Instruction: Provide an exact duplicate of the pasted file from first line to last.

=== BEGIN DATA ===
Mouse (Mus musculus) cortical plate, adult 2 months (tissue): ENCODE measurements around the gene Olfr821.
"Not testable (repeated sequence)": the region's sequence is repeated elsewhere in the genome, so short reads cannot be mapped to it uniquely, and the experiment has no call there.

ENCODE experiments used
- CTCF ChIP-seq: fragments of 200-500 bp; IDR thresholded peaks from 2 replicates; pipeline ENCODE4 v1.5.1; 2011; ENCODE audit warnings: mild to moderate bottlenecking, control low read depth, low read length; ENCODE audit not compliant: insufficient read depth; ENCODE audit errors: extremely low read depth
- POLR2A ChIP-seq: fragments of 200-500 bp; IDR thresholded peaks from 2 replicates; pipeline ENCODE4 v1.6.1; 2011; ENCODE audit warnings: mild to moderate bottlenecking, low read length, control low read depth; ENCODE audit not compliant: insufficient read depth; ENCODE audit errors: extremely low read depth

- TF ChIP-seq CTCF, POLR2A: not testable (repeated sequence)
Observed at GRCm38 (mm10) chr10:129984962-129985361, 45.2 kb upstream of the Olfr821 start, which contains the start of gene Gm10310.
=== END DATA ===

Mouse (Mus musculus) cortical plate, adult 2 months (tissue): ENCODE measurements around the gene Olfr821.
"Not testable (repeated sequence)": the region's sequence is repeated elsewhere in the genome, so short reads cannot be mapped to it uniquely, and the experiment has no call there.

ENCODE experiments used
- CTCF ChIP-seq: fragments of 200-500 bp; IDR thresholded peaks from 2 replicates; pipeline ENCODE4 v1.5.1; 2011; ENCODE audit warnings: mild to moderate bottlenecking, control low read depth, low read length; ENCODE audit not compliant: insufficient read depth; ENCODE audit errors: extremely low read depth
- POLR2A ChIP-seq: fragments of 200-500 bp; IDR thresholded peaks from 2 replicates; pipeline ENCODE4 v1.6.1; 2011; ENCODE audit warnings: mild to moderate bottlenecking, low read length, control low read depth; ENCODE audit not compliant: insufficient read depth; ENCODE audit errors: extremely low read depth

- TF ChIP-seq CTCF, POLR2A: not testable (repeated sequence)
Observed at GRCm38 (mm10) chr10:129984962-129985361, 45.2 kb upstream of the Olfr821 start, which contains the start of gene Gm10310.